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Cricket historian on Warne's magic moment -

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Cricket historian on Warne's magic moment

Reporter: Scott Bevan

SCOTT BEVAN: Michael Vincent with that report. And if most Australians were enthralled at watching
history unfold on the pitch today, imagine what it was like for a cricket historian. Gideon Haigh
has been observing and writing about Shane Warne for more than a decade. I spoke with the historian
and author from outside the Melbourne Cricket Ground a little earlier.

SCOTT BEVAN: Gideon Haigh, you've been at the ground today, what's it been like to witness this
extraordinary moment in cricket history?

GIDEON HAIGH, CRICKET HISTORIAN: Well, it was a bit like being a kid and waking up on Christmas
morning and just waiting all day, and aching with the effort of patience until Warne actually got
the ball. He didn't get it until 2:51 because there was a bit of rain around and the pitch was
quite responsive to the fast bowlers but once he got the ball he didn't keep us waiting long, only
20 deliveries, and dismissed Andrew Strauss with a very good ball, a bit of a collector's piece of
leg spin bowling.

SCOTT BEVAN: You've seen quite a few of these milestones of Shane Warne's. How does the 700th
compare with all the others you've seen?

GIDEON HAIGH: Well, we're in completely uncharted territory here. The idea that a bowler could get
700 Test wickets is really quite remarkable. In 1976 I was here when Lance Gibbs broke Fred
Truman's wicket-taking record. He took his 307th Test wicket in a Melbourne Test match and then we
thought that was an enormous pile of wickets but 300, Warne left that behind years ago, and I think
he looks good enough as though he could go on for another five at this rate. As it is we know that
this is his last Melbourne Test match and he'll be signing off in Sydney. It was a great way for
him to go out in front of his home crowd.

SCOTT BEVAN: Gideon Haigh, put this into perspective for us historically. Just how significant is
this, the taking of 700 Test wickets?

GIDEON HAIGH: It's not just the taking of 700 Test wickets, Warne has actually taken 293
international one day wickets as well. These days Test cricket and international cricket in general
is played with such intensity and games are so profuse that merely to survive for the duration of
time that Warne has, let alone to enjoy his degree of success, is really quite remarkable. You have
to remain remarkably injury-free, you have to maintain consistently good form, you have to be able
to play in all conditions and the fact is that Warne's done it in Melbourne but he's done it
everywhere, he's done it in every country, against every opposition except perhaps against India in
India but even then Warne has become a representative, the star, the best known international
cricketer of his era, and he goes out at the very top of his game.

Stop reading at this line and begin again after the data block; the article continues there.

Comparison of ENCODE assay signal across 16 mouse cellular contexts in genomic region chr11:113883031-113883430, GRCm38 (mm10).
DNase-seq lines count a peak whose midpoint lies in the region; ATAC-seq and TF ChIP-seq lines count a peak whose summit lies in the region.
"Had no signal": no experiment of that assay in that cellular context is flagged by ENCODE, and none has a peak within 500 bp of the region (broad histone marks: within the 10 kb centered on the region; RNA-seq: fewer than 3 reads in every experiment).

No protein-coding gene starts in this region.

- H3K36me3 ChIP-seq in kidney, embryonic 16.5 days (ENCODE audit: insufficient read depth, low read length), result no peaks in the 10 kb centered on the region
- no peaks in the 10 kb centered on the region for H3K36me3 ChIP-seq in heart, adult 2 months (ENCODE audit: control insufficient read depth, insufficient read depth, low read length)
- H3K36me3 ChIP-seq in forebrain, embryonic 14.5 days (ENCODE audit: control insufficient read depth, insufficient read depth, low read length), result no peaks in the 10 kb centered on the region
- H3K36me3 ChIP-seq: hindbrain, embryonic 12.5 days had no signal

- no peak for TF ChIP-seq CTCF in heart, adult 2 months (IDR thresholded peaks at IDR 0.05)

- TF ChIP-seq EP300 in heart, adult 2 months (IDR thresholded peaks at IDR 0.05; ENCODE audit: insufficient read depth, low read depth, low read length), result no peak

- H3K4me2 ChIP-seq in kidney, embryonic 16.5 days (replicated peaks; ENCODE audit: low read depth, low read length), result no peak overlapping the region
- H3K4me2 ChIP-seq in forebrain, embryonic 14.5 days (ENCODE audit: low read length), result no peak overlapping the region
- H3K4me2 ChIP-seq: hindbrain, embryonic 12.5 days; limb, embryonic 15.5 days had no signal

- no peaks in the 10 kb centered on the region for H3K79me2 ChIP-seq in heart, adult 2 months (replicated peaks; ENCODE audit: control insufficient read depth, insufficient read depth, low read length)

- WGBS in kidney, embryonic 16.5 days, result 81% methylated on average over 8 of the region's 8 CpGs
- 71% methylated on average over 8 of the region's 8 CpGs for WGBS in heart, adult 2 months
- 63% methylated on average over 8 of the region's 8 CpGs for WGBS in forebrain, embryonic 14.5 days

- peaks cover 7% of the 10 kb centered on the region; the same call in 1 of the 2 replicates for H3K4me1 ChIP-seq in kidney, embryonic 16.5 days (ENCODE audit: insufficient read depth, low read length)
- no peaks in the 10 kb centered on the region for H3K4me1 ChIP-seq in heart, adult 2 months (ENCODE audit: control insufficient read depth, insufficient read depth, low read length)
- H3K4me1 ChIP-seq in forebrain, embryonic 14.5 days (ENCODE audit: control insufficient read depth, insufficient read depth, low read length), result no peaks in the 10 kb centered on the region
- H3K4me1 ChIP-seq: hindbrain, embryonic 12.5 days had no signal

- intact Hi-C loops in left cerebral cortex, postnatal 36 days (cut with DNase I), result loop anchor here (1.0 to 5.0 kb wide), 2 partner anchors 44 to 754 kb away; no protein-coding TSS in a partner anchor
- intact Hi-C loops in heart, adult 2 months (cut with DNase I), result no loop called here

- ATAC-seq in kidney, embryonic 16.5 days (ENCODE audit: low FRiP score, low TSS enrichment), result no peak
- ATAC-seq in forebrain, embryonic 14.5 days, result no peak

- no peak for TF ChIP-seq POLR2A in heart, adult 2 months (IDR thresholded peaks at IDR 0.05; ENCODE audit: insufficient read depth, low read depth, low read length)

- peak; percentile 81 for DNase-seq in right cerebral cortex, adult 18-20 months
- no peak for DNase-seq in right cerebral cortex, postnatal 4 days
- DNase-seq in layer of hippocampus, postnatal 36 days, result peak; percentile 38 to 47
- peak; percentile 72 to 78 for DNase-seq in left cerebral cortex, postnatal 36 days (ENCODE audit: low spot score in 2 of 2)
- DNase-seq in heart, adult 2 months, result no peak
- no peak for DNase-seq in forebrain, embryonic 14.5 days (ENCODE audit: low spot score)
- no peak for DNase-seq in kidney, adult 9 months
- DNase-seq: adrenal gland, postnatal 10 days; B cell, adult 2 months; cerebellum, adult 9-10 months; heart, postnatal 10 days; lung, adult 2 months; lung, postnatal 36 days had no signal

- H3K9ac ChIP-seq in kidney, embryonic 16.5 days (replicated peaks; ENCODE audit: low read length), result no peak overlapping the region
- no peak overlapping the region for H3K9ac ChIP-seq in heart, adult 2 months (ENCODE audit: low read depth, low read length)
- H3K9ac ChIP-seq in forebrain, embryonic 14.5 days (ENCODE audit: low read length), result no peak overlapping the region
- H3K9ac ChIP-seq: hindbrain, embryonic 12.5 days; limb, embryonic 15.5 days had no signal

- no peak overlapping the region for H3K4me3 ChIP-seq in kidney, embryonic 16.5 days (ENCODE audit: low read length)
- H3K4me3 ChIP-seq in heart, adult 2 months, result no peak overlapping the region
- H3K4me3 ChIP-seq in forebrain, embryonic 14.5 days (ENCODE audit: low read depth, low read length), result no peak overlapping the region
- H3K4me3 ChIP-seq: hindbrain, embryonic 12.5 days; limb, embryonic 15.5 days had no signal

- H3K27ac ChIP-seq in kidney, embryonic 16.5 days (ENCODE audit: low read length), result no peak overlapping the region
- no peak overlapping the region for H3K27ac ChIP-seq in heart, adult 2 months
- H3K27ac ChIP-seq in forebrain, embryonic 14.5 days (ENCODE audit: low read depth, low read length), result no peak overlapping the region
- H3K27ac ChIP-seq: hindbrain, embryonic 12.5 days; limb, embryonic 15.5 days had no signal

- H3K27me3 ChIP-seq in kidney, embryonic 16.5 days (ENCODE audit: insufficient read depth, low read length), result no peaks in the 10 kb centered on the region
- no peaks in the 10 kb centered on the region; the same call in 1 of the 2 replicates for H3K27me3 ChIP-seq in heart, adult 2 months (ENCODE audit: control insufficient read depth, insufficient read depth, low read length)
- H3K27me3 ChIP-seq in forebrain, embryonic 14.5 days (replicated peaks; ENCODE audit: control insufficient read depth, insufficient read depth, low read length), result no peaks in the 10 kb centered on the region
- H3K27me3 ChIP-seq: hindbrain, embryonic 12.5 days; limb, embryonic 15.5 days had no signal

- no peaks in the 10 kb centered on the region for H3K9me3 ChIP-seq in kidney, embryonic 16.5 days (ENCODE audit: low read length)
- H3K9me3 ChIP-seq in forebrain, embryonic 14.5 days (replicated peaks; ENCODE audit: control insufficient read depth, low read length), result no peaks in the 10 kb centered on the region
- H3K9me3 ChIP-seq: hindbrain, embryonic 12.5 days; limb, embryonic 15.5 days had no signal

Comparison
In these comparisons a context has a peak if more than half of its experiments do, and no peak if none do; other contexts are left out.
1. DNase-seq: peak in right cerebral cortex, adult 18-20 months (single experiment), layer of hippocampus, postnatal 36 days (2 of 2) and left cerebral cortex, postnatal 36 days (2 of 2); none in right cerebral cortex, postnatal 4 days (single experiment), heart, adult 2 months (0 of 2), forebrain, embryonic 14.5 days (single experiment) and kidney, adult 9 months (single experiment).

SCOTT BEVAN: Well, the Sri Lankan spinner Muttiah Muralitharan is on 674 Test wickets. Given Warne
is about to retire, how long do you think it will be before this magical 700 Test wicket mark is
passed by someone else?

GIDEON HAIGH: Well, I think that Murali, great a bowler as he is, we can't get away statistically
from the fact that he's taken 137 Test wickets against Bangladesh and Zimbabwe. Only 17 of Warne's
are against that sort of second-rate opposition. Warne's done it day in, day out against the best
in the world and I think that it's not just parochialism and Australian grandiloquence that tempts
me to say that Warne is the best bowler of his age and perhaps of all time.

SCOTT BEVAN: It's not just the number of wickets he's taken, it's the way he goes about it. You
wrote recently in the 'Guardian' newspaper in England that Warne seems to own the pitch that,
quote, he arrives, settles, surveys; he attacks, consolidates, harries, heckles, and sometimes even
dawdles.

GIDEON HAIGH: There's something lovely about Warne. He reminds me of a story that's told about
Michael Jordan. Michael Jordan once at the end of an All Star game threw an all court throw from
one end to the other and it just missed the basket and he was asked afterwards whether he really
expected that ball to go in the basket and he said, "I expect them all to go in." Warne never
releases a ball without expecting a wicket and he's often a little bit surprised when he doesn't
get his own way.

SCOTT BEVAN: You've interviewed Shane Warne many times. How hard do you think it will be for him to
walk away from the game, from the roar of the crowd like what he experienced today?

GIDEON HAIGH: It was funny, when he took the wicket today he didn't flash us his most telegenic,
photogenic smile. It was kind of mellow, it was kind of wistful. He really was taking this in for
the last time. He realises that he's on his way out and he's savouring every moment. I think he's
reached the stage now where there are other priorities in his life and he's prepared to make the
kind of critical choices, integral to his future happiness. I think he'll miss it after a year, but
and certainly when he was out, when he was suspended for his doping offence a couple of years ago,
he did miss it. He missed it a great deal. He misses the companionship, he misses the competitive
outlet, he misses the ability to harness his capabilities against the best in the world but I think
that will fade. I think he's a mature enough man at his age now to go his own way.

SCOTT BEVAN: Well, Gideon Haigh, he has another four days in Melbourne and then the fifth Test to
go. It's been good talking with you, thanks for your time.

GIDEON HAIGH: No worries.